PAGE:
I expect that my 6 year old will get her ears pierced one day. I hope she does it because she wants to wear dangly earrings, or sparkly studs that she can’t get as clip ons, not because she doesn’t want to stand out. Not standing out was never an option for me, and I don’t think it’s likely to be for my kids, either.  I hope that they learn to be true to who they are, and spend their lives being themselves just as hard as they can. I hope they learn to celebrate their differences, because it’s their differences that make them stand out. And what is standing out if it’s not special?

Do you want plastic with that?

Nurdles found on a Sorrento beach

These are nurdles. Tiny beads of plastic that are the basis of plastics manufacture. Nurdles arrive at plastics factories in big sacks, which are then emptied into vats to be melted down into the plastic rubbish-to-be of your choice – bags, toys, disposable spoons and plates, you name it. Every time those sacks are emptied, or a small hole develops in a sack during transport, a few nurdles escape. Just a few tiny plastic beads, so small you could fit around 6 nurdles on your average little fingernail – nothing alarming, nothing to stress about, surely?

These nurdles were found on the beach at Sorrento. Nurdles are found at every beach. Nurdles are found in every ocean. Nurdles, those few, tiny escapees, are everywhere. They wash down the storm water drains when it rains. They flow down our streams and rivers and into our bays and oceans. They wash up on beaches. They have interesting properties – they absorb toxins from the water.

Nurdles rapidly become tiny toxic time bombs, and being small and floating, they look exactly like fish food. Sea birds eat them. Small fish eat them. Big fish eat them. Big fish also eat the small fish, concentrating the toxins up the food chain. Then we eat the big fish. Fish and chips for dinner? Do you want nurdles with that? Because you’re getting them whether you like it or not. With a delightful toxic sauce.

A couple of weeks ago my 10 year old and I were privileged to go out on Polperro  to take part in a plastics survey in Port Phillip bay. We met film maker Michael J Lutman, who is making a film about the plastics in Port Phillip Bay. He has also made a film about a plastics survey in the South Atlantic, called Plasticized.  Go watch it – it’s a shocking account of a trip through the South Atlantic, surveying the plastics all the way through, including the South Atlantic gyre – one of the vast islands of rubbish found in every ocean on the planet.

We also met Neil Blake, Director of Port Phillip Ecocentre and long time champion of Port Phillip Bay and its ecosystem. Neil has a tiny amount of funding to do a survey of the plastics in the bay. For the documentary we did a short trawl through the waters of the bay. The water looked clean. There was no visible rubbish. Yet the trawl found plastic. Perhaps it’s not surprising to find plastic in the waters of Port Phillip Bay – a busy waterway with a big city on its shores. But as you can see in Plasticized, the Movie, plastic is everywhere, infesting the waters of even the most remote “untouched” oceans of the world.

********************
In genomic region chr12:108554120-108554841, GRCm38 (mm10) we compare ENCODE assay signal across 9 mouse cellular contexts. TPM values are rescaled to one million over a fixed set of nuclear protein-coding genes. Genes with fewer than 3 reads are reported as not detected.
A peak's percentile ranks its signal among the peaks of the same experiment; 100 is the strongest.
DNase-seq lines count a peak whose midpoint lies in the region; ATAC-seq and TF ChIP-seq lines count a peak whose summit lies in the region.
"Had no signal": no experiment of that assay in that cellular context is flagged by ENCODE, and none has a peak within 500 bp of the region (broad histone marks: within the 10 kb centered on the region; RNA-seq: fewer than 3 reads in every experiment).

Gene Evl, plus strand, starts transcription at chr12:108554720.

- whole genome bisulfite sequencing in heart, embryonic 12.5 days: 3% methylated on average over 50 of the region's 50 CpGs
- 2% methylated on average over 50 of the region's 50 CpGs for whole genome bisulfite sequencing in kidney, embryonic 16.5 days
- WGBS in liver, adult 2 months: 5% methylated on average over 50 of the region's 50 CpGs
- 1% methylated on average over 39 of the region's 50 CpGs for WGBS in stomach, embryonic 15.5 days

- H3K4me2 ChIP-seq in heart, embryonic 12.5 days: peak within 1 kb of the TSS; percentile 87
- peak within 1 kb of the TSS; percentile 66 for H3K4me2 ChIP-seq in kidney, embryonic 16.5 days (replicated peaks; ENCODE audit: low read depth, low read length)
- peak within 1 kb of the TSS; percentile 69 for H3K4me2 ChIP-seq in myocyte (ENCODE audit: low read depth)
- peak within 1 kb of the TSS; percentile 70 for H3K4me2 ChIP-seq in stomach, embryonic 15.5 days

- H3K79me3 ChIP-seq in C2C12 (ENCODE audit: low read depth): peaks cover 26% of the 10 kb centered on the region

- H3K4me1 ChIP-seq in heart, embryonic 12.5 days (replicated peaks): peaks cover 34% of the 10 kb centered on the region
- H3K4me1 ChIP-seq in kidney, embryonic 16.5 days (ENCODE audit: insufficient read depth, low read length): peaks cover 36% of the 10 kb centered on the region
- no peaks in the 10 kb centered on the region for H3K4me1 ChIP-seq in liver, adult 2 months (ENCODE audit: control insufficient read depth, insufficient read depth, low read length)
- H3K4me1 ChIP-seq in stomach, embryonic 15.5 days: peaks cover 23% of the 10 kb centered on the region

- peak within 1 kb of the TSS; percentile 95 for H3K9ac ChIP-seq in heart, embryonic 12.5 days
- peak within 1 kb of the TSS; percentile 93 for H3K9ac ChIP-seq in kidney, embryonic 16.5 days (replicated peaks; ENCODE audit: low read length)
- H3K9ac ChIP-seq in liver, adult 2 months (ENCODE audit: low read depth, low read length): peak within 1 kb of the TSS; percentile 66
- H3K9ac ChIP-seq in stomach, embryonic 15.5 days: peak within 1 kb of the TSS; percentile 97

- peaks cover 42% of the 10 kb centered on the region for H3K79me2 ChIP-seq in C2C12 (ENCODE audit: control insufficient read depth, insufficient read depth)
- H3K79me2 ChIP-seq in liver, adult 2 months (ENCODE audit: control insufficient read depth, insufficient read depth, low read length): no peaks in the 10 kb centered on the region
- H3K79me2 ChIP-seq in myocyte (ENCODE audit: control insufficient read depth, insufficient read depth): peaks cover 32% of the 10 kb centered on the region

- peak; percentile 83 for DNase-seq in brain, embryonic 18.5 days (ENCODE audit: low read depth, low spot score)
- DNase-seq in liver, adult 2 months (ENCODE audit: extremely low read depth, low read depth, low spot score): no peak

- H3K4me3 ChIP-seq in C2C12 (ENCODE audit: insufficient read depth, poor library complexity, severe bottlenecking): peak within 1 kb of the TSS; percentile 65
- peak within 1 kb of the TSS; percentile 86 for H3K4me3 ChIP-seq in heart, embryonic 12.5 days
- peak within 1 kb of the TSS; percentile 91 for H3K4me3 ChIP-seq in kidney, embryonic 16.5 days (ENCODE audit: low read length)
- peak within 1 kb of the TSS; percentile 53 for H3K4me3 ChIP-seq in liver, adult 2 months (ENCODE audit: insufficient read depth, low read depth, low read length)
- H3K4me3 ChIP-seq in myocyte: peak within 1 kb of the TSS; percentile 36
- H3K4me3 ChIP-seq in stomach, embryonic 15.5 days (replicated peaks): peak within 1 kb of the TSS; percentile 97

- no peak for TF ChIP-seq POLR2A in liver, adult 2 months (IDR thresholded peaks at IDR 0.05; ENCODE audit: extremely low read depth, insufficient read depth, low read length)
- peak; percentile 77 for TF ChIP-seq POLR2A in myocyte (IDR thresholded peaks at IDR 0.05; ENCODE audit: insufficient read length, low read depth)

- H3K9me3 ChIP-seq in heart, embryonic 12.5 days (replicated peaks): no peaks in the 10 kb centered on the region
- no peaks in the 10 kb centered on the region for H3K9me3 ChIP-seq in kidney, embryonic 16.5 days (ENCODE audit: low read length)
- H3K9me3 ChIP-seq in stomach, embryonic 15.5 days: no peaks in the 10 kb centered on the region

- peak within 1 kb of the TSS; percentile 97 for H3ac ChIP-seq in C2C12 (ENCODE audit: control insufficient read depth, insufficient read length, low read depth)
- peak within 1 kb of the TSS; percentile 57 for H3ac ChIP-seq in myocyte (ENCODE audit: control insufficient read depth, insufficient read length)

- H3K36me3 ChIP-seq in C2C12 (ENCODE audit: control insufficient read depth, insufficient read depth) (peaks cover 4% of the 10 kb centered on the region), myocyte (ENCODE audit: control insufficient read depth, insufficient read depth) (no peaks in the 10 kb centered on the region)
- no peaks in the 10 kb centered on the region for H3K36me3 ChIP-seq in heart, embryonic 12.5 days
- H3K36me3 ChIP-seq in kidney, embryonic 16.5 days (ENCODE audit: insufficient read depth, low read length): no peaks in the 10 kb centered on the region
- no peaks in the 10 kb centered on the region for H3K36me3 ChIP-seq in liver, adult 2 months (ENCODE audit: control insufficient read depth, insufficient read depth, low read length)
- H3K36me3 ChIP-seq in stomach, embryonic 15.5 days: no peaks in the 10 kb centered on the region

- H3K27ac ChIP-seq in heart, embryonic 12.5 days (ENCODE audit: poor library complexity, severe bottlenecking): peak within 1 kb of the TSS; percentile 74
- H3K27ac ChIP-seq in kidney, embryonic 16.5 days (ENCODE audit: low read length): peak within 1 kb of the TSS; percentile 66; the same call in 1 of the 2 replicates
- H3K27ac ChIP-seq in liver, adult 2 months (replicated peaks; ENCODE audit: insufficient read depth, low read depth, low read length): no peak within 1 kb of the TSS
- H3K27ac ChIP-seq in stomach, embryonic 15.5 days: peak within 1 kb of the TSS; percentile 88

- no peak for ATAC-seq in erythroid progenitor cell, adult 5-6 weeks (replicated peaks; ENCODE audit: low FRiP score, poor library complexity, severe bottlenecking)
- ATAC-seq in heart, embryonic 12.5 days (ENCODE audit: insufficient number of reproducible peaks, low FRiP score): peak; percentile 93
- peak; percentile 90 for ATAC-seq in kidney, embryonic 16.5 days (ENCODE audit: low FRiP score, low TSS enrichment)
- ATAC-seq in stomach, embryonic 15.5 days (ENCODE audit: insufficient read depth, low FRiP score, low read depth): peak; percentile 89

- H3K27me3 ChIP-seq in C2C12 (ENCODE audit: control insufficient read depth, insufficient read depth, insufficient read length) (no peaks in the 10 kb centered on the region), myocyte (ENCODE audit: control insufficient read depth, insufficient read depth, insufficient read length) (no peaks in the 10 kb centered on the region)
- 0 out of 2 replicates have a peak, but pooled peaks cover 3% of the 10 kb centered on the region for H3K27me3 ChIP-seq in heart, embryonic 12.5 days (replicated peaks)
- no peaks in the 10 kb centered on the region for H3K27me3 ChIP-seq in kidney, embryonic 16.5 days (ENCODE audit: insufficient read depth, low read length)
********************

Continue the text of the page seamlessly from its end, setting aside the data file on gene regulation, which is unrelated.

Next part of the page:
After we had trawled the bay we walked on the beach for a short distance – maybe 100 metres. We picked up just some of the rubbish we saw along the way:

Rubbish found on the beach near Sorrento Pier

The haul included plastic straws and spoons, scrunchies, bits of tape, soft drink bottles, plastic signs, bottle tops, hair clips, fishing line and various plastic connectors, rope, and bits of piping, among other things. It’s easy to see how the plastic winds up on the beach. After all, you’re walking on the beach and holding a straw. There’s no bin within reach. What’s one straw in the scheme of things? Oops. It drops and is whipped away by the wind. Oh well. No harm done.

Or it’s the lid of a coffee cup, a plastic stirrer, a McDonalds soft drink cup, or the wrapper off a chocolate frog. It’s the plastic wrap from your sandwich, a bag from your shopping, the lid of your water bottle or a hair clip that falls out.

Each individual bit of plastic is so minor, but they accumulate to form an environmental disaster of staggering proportions – torturing and killing our marine life, from birds to dolphins and whales, drifting out to sea, filling every part of our planet, affecting every bit of our ecosystem. Rubbish in our oceans is the lasting result of our insatiable desire for disposable, breakable, temporary plastic junk. Every time you say no to plastic bags, recycle your plastic bottles, or use a keep cup, you keep a bit of plastic out of the ocean.

And at the root of it all is the omnipresent, ubiquitous nurdle. The nurdle seems to symbolise everything that’s wrong about our attitude to the world. Those tiny bits of plastic, drifting, unregarded, on the wind and the tide.

What’s a nurdle here or there? It’s an environmental disaster, that’s what.